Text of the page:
The Asgardian angst continues in #9's "Forced Perspective." Balder the Brave morosely seeks some purpose to his new life while Loki, returned to life as a woman, messes with his troubled head. The sultry sorceress isn't bad just because she's drawn that way; she's more diabolical than ever. And she hasn't even used her sex as a weapon yet.
In other soapy developments, the other Asgardians are getting restless about getting out into the world of men, Thor is trying to enforce more caution than comes naturally to such independent warriors, and a goddess and a mortal man are taking their first tentative steps into romance. Add the political two-step Thor is dancing between sovereign Asgard and the fascist-leaning America advocated by former ally Tony Stark and the Bush administration, and you have a much richer mix of conflicts than you'll find in most super-hero comic books.
I have the big love for this series.
Thor #7-9 earn the full five out of five Tonys.
The TOT plan for January is to use up as much of my backlog of CBG material as possible. I'm skipping the hopelessly dated stuff and most of the individual issue reviews to concentrate on readily-available trade paperbacks. Exceptions to the "individual issue ban" will include comic books I really love, such as the current Thor, and reviews I believe made points beyond the individual issue under consideration.
I am adding some new material to the reprints and still hope to throw in an all-new column here and there. Towards that end, I am certainly open to your suggestions as to what comic books, real-world issues, and other things you'd like me to write about. Who knows? Maybe your e-mail will be the one that inspires me to write a really great new TOT.
Thanks for spending a part of your day with me. I'll be back tomorrow with more stuff.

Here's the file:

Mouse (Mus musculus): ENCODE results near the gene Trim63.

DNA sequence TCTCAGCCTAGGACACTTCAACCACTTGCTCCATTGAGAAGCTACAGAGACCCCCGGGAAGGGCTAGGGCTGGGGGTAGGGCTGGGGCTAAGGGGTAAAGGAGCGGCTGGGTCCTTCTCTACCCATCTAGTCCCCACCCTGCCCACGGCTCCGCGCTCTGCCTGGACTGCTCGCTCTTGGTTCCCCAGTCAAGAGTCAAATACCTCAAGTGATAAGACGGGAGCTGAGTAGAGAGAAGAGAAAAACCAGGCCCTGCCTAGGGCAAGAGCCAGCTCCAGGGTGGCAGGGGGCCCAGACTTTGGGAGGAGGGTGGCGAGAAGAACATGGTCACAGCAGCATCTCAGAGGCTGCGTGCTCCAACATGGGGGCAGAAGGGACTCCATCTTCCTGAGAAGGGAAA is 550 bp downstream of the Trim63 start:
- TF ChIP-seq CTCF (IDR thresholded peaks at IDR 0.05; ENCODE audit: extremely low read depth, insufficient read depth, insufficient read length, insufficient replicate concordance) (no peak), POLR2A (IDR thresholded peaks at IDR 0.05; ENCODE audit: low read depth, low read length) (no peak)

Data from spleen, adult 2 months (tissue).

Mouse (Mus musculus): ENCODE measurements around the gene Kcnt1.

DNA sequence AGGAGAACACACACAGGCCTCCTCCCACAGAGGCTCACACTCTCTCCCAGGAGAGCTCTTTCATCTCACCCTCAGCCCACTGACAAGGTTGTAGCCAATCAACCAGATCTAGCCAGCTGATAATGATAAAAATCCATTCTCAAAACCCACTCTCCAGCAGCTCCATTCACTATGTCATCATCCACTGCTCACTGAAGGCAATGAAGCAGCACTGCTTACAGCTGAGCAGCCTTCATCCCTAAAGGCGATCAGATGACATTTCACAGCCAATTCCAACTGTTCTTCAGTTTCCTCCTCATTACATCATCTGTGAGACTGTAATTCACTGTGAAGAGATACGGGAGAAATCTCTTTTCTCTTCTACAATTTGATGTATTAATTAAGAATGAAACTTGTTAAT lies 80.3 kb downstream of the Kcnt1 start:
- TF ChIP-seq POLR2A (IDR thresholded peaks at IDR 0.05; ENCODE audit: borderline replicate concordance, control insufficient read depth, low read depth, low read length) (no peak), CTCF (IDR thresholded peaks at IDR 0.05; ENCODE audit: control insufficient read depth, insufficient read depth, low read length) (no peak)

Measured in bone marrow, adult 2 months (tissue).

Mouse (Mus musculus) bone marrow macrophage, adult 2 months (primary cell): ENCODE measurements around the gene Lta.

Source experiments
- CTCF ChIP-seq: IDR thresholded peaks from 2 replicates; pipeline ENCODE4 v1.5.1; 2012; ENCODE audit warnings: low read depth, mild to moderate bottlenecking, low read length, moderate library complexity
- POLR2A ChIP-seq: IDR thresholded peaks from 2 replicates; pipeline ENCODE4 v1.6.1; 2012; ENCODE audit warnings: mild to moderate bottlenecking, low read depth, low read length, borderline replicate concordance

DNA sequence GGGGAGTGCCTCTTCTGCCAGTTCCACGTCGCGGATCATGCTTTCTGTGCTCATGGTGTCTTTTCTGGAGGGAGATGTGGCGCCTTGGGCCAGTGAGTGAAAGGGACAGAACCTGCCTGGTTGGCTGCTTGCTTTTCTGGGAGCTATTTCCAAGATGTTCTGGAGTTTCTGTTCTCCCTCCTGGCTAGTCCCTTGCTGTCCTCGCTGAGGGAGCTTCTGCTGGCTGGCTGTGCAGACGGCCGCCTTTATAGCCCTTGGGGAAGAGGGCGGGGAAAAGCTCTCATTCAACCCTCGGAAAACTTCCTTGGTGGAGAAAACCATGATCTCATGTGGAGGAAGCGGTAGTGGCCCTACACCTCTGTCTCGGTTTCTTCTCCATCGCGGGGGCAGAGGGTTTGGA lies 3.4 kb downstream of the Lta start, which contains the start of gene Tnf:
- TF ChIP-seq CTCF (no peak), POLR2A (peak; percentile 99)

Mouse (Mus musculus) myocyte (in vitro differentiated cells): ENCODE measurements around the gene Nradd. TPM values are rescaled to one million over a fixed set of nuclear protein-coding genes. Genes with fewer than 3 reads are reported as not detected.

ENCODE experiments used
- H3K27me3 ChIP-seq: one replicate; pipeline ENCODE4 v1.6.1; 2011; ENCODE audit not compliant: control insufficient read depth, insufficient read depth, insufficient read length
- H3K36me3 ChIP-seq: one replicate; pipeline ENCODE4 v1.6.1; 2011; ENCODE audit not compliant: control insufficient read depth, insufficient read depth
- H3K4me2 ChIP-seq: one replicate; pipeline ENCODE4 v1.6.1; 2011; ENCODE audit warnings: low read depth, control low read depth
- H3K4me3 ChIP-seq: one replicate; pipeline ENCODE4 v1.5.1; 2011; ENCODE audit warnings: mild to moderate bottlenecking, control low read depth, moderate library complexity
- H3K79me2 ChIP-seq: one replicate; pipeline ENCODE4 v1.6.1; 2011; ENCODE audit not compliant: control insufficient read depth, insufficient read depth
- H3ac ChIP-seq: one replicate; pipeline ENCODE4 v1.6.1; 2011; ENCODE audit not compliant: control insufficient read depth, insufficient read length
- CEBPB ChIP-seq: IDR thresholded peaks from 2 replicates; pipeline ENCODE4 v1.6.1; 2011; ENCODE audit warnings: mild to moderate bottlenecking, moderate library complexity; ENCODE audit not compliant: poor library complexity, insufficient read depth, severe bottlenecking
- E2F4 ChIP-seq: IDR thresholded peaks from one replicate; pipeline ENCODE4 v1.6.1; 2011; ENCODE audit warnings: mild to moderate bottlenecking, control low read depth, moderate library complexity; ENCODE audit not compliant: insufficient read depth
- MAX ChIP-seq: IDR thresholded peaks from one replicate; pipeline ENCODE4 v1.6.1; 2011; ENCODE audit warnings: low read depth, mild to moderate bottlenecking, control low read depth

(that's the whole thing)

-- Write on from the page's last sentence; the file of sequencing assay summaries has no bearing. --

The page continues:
ZERO: Burn your money before buying any comic receiving this rating. It doesn't *necessarily* mean there's absolutely nothing of value here - though it *could* - but whatever value it might possess shrinks into insignificance before its overall awfulness.
ONE: Buy something else. Maybe I found something which wasn't completely dreadful in the item, but not enough for me to recommend it when there are better comics available. I only want what's best for you, my children.
TWO: Basic judgment call. I found some value, but not enough to recommend it. My review should give you enough info to decide if you want to take a chance on it. Are you feeling lucky today, punk? Well, are you?
THREE: This denotes something I find perfectly respectable. There are better books out there, but I wouldn't regret buying this item. Based on my review, you should be able to determine if it's of interest to you. Let the Force guide you.
FOUR: I recommend anything earning this rating. Unless you don't like the genre, subject matter, or past work of the creators, I believe you'll enjoy this item. Isn't it uncanny how I can look right into your soul that way?
FIVE: Anything getting this rating is among the best comicdom has to offer. You should buy/read this, even if the genre/subject matter doesn't appeal to you. It's for your own good. Me, I live for comics and books this good...but not in a pathetic "Comic-Book Guy" sort of way.